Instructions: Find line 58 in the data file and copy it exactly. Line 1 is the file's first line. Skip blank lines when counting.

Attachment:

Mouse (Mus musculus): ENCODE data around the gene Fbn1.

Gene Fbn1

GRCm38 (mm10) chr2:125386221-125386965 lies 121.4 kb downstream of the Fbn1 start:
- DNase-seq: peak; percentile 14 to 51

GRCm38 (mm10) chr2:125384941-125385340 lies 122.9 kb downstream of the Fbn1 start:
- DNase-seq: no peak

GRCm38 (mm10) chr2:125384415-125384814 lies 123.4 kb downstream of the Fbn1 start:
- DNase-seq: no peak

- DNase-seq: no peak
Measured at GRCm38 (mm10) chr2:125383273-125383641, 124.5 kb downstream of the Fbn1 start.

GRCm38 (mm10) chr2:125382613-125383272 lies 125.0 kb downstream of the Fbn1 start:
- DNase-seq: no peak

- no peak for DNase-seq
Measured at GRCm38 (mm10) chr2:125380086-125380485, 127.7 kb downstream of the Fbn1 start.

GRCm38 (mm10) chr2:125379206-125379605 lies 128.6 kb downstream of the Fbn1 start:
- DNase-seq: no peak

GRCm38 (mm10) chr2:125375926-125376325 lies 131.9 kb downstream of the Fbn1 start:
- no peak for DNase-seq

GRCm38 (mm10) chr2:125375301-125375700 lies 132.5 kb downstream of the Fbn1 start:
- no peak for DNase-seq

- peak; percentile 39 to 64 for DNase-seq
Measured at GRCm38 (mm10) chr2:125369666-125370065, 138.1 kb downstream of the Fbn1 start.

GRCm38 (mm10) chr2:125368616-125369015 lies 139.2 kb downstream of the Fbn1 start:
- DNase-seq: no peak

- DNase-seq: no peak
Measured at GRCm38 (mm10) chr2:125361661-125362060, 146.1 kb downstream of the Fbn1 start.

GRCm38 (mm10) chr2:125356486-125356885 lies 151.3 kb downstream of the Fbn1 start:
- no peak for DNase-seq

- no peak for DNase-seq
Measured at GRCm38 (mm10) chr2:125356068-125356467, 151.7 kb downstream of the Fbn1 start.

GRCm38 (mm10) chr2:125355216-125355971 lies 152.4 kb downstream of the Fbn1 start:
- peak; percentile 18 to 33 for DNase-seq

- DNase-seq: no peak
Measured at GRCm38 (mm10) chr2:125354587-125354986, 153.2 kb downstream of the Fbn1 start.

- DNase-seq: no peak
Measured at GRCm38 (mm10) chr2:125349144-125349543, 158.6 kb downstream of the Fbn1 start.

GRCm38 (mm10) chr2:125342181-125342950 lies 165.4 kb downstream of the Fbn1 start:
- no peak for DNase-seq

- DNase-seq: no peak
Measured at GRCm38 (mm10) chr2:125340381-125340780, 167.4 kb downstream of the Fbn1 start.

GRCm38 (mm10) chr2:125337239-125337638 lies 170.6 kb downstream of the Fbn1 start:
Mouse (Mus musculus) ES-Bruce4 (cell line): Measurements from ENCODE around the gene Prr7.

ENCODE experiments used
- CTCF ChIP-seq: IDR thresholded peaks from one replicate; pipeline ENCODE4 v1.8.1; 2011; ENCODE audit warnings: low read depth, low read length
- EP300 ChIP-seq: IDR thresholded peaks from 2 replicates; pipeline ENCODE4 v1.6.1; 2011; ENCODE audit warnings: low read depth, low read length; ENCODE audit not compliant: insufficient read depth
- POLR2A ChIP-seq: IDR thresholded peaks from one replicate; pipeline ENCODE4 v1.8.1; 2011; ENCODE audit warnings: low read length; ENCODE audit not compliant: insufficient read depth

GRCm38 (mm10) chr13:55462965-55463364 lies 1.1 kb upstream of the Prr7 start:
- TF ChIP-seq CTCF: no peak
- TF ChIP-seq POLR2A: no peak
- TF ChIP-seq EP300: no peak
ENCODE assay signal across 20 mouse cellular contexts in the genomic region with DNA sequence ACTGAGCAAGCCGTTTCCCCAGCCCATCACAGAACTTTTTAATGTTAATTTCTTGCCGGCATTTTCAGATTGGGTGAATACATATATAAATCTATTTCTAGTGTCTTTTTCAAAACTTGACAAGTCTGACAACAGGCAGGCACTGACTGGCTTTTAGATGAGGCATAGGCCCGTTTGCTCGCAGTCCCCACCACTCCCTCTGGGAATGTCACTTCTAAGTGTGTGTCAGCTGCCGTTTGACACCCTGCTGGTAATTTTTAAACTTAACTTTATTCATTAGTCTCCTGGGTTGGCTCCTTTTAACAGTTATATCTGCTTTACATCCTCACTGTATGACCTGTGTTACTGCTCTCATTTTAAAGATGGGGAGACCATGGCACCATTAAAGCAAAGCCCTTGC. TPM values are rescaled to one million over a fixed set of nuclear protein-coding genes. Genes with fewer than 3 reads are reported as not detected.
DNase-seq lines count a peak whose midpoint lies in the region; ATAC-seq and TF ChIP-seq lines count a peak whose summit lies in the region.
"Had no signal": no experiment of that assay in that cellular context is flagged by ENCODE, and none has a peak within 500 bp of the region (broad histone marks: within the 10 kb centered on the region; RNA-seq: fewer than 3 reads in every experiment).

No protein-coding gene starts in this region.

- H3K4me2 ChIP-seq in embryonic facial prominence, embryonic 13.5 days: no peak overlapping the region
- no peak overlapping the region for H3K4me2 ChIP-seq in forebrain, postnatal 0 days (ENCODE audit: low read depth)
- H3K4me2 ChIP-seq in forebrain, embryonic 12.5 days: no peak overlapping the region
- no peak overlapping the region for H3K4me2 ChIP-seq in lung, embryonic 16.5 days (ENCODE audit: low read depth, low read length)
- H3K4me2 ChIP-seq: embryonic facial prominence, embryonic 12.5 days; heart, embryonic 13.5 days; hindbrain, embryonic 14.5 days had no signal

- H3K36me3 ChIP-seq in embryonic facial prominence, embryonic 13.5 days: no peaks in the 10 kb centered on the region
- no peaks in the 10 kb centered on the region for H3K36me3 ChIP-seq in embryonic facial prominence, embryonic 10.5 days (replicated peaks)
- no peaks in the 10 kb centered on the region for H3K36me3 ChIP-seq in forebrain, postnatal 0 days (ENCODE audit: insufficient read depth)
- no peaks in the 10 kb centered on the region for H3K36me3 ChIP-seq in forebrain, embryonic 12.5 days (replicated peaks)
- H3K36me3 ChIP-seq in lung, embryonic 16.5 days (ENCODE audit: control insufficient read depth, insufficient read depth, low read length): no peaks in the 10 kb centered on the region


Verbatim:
- no peak overlapping the region for H3K4me2 ChIP-seq in lung, embryonic 16.5 days (ENCODE audit: low read depth, low read length)